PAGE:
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ELH 68.4 (2001) 857-896

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William Godwin's Caleb Williams:
The Tarnishing of the Sublime

Monika Fludernik

Dedicated to Paul K. Goetsch on his Retirement

I. Introduction

Caleb Williams, Godwin's literary masterpiece of 1794, has recently come in for extensive interpretative analysis and wide critical acclaim. 1 The novel serves as a key text for studies of the radical novel (most recently by Schäffner in 1997) or "English Jacobin novel"; it has now acquired a firm position in the canon of the Romantic novel; it sometimes figures as the first detective or spy novel; and it is frequently discussed in its relation to the Gothic novel with which it seems to share a number of prominent features: the continual references to "horror" and "terror"; the prominence of dungeons, confinement, and persecution; and the motif of virtue in distress, which is present in its stereotypical form in Emily Melville's story, and less typically so in the male protagonist's ordeal. 2 Only twenty years ago it seemed unbelievable that Godwin "in his day" should have been considered "as equal to Scott," and that "Shelley and Keats, Coleridge and Byron . . . Hazlitt and Lytton venerated him." 3 Since then, Godwin, and particularly Caleb Williams, has regained some of his former prominence in eighteenth-century studies.

Most readings of Caleb Williams tend to fall into two categories: they are either political interpretations which try to reveal the arguments of Political Justice (1793) in the novel--Handwerk's "Of Caleb's Guilt" and Graham's The Politics of Narrative (1990) are instances--or analyses that focus on Caleb's psychology, his narrative unreliability, and his relationship to Falkland. 4 This second line of interpretation starts from the assumption that Caleb Williams is "one of the first fictional studies of abnormal psychology." 5

The most significant insights that have been proffered about Caleb's psyche concern his presumable unreliability: his narrative, despite (or perhaps because of) his asseverations that he is speaking [End Page 857] nothing but the untarnished truth, is suspect for its inconsistencies. 6 A second major perspective on Caleb's psyche has relied on psychoanalytic readings of the Caleb-Falkland relationship. The most radical of these proposals comes from Rudolf F. Storch, who suggests that Caleb's story consists in projections of his Calvinist guilt on the God-figure Falkland. 7 In this reading Caleb turns into a dangerous neurotic. Although Storch's views may be too radical, other critics, too, have noted Caleb's pathological behavior, particularly his persecution-mania and paranoia, as does Alex Gold. 8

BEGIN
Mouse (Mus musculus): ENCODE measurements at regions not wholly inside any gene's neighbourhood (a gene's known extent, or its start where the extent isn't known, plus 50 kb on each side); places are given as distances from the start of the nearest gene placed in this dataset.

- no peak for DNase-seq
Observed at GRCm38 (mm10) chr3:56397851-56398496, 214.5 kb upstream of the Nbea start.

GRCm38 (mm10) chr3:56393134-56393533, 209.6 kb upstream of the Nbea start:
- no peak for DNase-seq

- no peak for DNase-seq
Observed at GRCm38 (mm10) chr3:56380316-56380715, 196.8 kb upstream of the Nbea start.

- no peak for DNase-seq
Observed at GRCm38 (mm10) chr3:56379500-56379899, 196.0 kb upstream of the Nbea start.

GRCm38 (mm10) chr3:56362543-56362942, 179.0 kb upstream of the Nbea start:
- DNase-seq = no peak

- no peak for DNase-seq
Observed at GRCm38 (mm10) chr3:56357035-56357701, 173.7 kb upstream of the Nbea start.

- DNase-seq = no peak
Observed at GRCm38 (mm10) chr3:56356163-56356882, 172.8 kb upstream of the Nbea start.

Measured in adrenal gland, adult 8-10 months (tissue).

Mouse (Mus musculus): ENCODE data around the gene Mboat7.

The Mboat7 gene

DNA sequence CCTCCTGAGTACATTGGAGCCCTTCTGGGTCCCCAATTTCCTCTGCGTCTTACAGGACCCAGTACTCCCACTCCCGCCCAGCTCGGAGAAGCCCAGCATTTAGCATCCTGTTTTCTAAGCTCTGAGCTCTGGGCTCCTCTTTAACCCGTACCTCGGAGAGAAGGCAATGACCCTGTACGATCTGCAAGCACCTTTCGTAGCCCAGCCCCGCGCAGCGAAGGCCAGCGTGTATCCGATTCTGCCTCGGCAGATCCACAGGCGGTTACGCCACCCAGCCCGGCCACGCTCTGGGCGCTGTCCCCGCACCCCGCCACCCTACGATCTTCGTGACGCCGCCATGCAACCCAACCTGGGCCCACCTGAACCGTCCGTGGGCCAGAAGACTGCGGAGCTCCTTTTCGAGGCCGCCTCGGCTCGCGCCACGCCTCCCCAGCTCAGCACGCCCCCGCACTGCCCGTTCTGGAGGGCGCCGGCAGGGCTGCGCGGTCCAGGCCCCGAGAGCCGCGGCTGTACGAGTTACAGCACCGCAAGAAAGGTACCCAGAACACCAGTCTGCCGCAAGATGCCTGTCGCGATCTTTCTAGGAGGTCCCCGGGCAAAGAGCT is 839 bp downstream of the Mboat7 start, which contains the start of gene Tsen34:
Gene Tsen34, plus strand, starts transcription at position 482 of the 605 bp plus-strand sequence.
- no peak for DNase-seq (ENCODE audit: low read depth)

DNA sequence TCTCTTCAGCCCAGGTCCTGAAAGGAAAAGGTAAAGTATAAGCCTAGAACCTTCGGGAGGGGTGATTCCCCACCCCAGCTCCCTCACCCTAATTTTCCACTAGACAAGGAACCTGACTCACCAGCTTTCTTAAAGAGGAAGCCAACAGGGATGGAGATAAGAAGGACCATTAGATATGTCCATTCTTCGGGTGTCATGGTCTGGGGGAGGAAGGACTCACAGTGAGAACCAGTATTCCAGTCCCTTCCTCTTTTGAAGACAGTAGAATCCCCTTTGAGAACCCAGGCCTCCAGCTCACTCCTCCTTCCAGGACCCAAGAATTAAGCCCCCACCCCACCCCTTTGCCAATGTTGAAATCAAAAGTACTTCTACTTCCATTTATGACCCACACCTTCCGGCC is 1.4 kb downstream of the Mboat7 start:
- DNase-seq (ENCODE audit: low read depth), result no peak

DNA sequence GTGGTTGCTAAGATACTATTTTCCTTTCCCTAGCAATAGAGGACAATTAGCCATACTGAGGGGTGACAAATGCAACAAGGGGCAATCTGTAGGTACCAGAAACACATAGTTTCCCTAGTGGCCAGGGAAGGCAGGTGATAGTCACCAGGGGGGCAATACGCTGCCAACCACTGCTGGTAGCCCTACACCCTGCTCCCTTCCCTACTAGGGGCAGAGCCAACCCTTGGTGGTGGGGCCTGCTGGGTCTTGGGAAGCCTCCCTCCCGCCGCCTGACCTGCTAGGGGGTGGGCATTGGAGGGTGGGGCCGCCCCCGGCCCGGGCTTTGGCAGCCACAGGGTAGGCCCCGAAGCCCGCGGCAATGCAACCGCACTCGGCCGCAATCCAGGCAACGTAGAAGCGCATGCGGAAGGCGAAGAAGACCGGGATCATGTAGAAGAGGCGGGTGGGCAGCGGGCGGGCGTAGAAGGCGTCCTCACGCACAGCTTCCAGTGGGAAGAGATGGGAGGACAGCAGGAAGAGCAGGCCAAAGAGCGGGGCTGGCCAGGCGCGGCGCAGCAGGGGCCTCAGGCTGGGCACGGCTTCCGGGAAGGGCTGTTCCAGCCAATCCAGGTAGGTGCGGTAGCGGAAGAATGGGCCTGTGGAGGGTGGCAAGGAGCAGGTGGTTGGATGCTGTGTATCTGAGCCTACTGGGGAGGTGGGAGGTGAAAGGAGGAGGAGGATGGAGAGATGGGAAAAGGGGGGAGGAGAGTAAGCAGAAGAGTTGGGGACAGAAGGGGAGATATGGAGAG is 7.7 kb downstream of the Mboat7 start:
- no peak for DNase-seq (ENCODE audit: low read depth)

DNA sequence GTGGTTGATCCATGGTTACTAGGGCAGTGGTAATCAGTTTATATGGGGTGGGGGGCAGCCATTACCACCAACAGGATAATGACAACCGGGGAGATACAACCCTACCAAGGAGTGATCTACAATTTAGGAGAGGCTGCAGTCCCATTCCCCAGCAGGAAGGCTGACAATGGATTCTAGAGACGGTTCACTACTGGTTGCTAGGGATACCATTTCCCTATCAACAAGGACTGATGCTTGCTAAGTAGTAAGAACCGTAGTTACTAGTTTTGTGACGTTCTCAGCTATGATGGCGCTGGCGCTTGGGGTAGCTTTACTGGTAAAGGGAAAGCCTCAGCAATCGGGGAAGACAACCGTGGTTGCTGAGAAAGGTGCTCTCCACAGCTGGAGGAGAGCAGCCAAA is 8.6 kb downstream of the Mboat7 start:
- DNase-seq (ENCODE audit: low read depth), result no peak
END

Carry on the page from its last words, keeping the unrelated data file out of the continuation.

Gold's essay, moreover, addresses a third valuable psychological insight about Caleb Williams, namely his latent or repressed homosexuality. The point has been elaborated by Sedgwick and Corber. 9 While according to Gold, "[n]either Caleb Williams nor Godwin's philosophy nor the details of his own life make it clear that Godwin had any special interest in the exclusive sexual attraction of a man to other men," this finding is, however, suspect in view of the many passages Gold cites from Caleb Williams and St. Leon, and even more so when he notes that Godwin had a "well-known habit of surrounding himself with young male admirers," one of whom even committed suicide in 1814. 10 Indeed, Corber's unquestioning depiction of Caleb's relationship with Falkland as a homosexual love affair now puts this issue back on the agenda with a vengeance.

Corber argues that Godwin presented Falkland as a "sodomite" in order to further incriminate the conservative camp (that is, the aristocracy is tyrannical and unnatural; their tyranny is as unnatural as their morality and sexual mores), and he reads this device as a lamentable aberration on the part of a liberal Godwin who--so he argues--tried to curry favor with an unenlightened homophobic public. However, the speculation that Gold has unwittingly set afoot might in fact tend towards a quite different interpretation of the homosocial element in the novel. If Falkland is a close counterpart of Edmund Burke--Boulton, Butler, McCracken and Storch have all suggested this...


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